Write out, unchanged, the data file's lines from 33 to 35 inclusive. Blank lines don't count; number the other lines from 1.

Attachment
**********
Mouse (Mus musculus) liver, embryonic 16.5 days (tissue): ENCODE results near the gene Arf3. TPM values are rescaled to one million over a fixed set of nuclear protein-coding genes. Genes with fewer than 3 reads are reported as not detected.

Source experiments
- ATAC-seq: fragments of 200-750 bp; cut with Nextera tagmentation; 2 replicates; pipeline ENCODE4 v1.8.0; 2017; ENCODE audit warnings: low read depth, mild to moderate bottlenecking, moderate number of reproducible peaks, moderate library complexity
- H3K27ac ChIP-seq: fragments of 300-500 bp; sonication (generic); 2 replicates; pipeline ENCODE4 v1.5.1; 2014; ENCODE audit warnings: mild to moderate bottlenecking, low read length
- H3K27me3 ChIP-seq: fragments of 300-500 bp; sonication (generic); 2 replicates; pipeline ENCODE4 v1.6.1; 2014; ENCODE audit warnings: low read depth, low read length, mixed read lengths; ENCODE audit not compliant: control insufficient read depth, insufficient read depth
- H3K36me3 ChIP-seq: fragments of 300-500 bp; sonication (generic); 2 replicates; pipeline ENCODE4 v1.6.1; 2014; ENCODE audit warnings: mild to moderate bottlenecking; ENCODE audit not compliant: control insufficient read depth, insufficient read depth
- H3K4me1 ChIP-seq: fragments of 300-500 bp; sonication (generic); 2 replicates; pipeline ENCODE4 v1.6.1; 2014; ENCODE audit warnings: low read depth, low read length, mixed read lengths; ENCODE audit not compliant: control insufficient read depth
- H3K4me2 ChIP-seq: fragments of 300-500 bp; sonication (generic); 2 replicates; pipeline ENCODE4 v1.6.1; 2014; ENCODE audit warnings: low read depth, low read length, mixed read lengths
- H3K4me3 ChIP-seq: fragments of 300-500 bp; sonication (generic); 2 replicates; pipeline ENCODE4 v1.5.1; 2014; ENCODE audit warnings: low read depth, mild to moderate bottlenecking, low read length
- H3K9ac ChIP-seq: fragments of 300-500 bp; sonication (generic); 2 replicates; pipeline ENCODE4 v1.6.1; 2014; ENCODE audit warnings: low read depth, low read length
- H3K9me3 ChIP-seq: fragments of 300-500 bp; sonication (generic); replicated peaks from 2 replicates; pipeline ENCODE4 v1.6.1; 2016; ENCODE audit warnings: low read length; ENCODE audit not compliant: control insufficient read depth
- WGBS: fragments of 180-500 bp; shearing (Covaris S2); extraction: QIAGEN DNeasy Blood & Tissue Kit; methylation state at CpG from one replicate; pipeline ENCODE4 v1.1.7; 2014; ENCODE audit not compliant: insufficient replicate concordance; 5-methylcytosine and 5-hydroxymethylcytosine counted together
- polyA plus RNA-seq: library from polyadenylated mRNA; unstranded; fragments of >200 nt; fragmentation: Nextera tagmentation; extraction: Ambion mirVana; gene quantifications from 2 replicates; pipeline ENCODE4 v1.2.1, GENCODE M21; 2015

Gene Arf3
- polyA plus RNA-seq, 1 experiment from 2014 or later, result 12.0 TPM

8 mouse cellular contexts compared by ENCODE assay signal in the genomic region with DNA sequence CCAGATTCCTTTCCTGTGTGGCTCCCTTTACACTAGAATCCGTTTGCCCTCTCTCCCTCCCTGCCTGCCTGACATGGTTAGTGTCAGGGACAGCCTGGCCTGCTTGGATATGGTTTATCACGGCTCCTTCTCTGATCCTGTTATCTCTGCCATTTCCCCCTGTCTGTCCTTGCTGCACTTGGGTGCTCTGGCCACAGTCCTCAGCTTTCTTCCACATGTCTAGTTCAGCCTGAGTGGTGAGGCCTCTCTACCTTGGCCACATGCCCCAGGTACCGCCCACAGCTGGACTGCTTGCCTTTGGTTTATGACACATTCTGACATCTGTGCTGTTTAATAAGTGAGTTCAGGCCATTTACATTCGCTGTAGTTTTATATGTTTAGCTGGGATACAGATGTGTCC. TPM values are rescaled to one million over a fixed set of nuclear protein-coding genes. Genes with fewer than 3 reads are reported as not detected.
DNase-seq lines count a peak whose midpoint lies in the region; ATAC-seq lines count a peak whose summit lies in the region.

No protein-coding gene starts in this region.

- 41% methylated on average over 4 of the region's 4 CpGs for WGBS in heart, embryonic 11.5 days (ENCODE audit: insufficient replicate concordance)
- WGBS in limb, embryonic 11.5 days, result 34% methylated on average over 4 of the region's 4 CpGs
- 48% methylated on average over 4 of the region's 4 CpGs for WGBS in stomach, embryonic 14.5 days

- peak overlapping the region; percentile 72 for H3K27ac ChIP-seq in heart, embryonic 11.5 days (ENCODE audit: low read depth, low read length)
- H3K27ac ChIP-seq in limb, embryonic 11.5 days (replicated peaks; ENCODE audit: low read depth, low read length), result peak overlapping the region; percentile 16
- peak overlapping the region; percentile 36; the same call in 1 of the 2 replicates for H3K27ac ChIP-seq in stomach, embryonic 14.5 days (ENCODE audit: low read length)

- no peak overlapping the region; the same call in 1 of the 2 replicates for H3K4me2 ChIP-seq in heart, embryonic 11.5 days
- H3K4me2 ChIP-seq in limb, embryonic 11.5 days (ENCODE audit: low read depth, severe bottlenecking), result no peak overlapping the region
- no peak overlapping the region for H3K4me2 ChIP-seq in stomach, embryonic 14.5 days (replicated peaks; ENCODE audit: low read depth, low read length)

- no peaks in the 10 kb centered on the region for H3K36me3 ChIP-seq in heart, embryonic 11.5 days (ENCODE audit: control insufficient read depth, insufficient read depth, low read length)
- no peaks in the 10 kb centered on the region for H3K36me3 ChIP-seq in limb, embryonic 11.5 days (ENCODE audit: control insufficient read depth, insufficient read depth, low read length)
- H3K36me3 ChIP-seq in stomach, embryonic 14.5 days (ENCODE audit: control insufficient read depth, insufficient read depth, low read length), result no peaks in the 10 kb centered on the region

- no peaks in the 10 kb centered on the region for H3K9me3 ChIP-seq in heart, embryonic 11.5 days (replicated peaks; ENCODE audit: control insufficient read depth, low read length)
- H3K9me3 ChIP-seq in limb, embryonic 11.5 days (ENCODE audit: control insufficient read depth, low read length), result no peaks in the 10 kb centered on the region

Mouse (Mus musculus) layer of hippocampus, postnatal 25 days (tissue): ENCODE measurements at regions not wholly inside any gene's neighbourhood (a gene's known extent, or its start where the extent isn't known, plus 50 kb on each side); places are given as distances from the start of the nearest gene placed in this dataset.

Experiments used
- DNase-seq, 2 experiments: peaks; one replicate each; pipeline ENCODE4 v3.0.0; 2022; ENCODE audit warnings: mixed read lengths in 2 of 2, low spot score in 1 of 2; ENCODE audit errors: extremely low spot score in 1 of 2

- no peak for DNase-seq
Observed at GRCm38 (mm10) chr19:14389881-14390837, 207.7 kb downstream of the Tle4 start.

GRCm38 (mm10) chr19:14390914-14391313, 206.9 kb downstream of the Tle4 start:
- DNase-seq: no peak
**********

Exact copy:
Mouse (Mus musculus) layer of hippocampus, postnatal 25 days (tissue): ENCODE measurements at regions not wholly inside any gene's neighbourhood (a gene's known extent, or its start where the extent isn't known, plus 50 kb on each side); places are given as distances from the start of the nearest gene placed in this dataset.

Experiments used
- DNase-seq, 2 experiments: peaks; one replicate each; pipeline ENCODE4 v3.0.0; 2022; ENCODE audit warnings: mixed read lengths in 2 of 2, low spot score in 1 of 2; ENCODE audit errors: extremely low spot score in 1 of 2